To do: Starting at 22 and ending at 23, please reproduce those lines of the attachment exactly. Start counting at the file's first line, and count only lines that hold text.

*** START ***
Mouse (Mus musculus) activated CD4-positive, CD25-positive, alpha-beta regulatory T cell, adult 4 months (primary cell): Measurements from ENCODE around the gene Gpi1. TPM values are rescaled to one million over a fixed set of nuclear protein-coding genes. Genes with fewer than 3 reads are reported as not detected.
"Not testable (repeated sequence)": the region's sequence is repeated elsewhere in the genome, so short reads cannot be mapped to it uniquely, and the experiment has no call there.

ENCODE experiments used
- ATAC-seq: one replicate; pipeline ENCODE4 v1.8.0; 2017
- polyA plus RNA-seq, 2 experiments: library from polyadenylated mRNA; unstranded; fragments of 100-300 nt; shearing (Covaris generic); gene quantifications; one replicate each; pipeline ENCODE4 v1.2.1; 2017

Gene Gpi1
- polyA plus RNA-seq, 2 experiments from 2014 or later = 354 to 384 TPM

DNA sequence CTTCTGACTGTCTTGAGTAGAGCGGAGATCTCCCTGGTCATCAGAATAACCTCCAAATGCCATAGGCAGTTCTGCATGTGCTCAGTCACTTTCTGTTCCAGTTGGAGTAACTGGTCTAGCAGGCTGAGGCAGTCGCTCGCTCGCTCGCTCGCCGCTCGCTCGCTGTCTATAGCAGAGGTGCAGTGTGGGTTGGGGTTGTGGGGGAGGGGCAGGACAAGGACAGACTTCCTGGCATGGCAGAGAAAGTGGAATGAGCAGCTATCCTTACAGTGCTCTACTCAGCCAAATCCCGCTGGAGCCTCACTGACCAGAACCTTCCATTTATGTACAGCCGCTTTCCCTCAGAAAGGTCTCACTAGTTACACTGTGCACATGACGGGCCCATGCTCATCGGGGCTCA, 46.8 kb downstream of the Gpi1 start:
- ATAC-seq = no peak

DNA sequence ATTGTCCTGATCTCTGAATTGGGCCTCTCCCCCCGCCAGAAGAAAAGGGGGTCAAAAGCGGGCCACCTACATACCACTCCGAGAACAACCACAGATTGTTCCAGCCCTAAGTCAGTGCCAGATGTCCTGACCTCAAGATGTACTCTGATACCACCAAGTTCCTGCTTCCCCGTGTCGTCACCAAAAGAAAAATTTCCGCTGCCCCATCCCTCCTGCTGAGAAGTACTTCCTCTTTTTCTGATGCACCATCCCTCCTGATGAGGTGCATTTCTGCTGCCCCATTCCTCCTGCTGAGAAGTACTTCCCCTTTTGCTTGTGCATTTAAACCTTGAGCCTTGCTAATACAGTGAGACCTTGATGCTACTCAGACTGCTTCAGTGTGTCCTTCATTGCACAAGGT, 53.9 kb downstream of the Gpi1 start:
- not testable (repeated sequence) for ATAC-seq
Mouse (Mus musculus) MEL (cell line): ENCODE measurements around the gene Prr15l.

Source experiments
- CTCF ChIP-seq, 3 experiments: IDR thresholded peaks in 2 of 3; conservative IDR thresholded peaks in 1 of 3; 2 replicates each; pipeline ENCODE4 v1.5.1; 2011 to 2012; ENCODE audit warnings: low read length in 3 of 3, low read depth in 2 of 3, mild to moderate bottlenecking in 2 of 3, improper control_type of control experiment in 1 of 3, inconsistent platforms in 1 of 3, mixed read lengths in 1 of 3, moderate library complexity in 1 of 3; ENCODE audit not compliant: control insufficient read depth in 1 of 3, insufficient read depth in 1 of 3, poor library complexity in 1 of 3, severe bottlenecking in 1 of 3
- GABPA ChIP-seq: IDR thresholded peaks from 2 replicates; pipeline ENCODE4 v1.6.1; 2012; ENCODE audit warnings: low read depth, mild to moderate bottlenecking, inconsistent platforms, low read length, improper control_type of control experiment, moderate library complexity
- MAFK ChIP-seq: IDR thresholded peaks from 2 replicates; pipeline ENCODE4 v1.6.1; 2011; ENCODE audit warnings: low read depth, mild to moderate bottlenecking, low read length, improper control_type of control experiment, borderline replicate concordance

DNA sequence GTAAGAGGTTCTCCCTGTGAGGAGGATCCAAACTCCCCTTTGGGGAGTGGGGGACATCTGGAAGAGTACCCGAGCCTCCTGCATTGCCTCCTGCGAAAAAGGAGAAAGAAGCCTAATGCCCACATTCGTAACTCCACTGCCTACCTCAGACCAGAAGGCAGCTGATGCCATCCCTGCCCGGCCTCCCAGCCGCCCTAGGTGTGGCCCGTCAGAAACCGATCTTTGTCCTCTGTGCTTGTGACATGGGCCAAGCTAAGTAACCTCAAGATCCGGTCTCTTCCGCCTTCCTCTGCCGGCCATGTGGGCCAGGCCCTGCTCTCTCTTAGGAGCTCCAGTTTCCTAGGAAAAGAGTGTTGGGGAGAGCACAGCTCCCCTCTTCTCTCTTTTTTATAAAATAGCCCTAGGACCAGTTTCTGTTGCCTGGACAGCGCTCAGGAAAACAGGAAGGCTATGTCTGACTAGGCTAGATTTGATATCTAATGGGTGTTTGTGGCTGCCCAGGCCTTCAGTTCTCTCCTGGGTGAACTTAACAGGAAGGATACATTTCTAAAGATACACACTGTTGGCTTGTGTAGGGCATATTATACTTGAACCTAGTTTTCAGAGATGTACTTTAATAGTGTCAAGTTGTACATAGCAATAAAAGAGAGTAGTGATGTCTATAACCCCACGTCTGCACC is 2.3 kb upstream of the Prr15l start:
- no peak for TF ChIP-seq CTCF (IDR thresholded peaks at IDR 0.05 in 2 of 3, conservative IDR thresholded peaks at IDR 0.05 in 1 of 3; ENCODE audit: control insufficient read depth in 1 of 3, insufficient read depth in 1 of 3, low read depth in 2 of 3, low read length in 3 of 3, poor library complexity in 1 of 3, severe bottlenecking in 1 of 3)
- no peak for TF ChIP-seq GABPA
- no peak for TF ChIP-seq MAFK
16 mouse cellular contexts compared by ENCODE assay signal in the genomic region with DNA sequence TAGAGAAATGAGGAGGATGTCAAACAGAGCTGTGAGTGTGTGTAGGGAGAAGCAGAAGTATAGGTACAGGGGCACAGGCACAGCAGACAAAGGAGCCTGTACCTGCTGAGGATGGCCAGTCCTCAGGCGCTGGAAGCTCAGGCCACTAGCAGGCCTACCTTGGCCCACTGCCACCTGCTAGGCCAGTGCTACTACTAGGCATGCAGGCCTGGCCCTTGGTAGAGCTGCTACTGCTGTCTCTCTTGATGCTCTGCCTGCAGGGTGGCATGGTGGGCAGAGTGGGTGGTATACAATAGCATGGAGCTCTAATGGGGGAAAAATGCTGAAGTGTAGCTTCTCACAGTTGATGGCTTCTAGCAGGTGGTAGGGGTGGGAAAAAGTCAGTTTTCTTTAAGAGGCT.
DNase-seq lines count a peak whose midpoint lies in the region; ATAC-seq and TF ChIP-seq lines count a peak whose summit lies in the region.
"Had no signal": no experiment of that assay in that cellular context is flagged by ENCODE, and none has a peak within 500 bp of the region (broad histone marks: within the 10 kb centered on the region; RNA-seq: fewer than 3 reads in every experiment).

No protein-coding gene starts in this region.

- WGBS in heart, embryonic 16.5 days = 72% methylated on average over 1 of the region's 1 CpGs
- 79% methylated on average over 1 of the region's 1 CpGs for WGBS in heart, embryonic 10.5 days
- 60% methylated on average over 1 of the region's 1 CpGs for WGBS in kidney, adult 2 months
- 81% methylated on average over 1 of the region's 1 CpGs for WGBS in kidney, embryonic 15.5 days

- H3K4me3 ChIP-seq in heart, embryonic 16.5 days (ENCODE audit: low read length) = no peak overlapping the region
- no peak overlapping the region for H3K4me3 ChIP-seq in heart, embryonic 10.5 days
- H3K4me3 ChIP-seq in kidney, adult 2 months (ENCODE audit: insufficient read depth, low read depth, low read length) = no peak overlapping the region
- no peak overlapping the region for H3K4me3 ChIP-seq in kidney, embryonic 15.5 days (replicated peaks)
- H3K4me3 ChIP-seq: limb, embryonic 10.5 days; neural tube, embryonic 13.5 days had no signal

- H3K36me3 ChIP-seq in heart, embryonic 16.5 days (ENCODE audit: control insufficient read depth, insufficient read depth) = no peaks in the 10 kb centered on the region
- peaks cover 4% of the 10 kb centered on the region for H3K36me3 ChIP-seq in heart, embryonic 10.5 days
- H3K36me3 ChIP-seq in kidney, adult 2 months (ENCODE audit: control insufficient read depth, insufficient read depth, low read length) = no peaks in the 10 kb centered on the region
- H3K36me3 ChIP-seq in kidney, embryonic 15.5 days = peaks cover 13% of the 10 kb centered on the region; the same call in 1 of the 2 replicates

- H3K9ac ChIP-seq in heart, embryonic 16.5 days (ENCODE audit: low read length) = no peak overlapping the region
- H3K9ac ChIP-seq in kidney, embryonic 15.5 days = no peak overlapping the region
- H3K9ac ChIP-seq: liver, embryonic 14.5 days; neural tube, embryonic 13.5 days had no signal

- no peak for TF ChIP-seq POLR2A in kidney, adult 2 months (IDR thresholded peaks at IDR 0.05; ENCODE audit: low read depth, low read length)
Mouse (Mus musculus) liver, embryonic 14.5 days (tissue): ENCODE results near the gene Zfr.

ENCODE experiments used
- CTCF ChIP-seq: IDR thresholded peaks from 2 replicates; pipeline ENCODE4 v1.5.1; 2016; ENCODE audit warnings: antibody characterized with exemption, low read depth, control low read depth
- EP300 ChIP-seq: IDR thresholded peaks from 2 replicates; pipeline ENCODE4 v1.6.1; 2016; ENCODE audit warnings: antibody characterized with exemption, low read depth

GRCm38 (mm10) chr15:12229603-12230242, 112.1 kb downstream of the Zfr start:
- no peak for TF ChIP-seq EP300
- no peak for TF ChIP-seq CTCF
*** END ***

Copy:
DNase-seq lines count a peak whose midpoint lies in the region; ATAC-seq and TF ChIP-seq lines count a peak whose summit lies in the region.
"Had no signal": no experiment of that assay in that cellular context is flagged by ENCODE, and none has a peak within 500 bp of the region (broad histone marks: within the 10 kb centered on the region; RNA-seq: fewer than 3 reads in every experiment).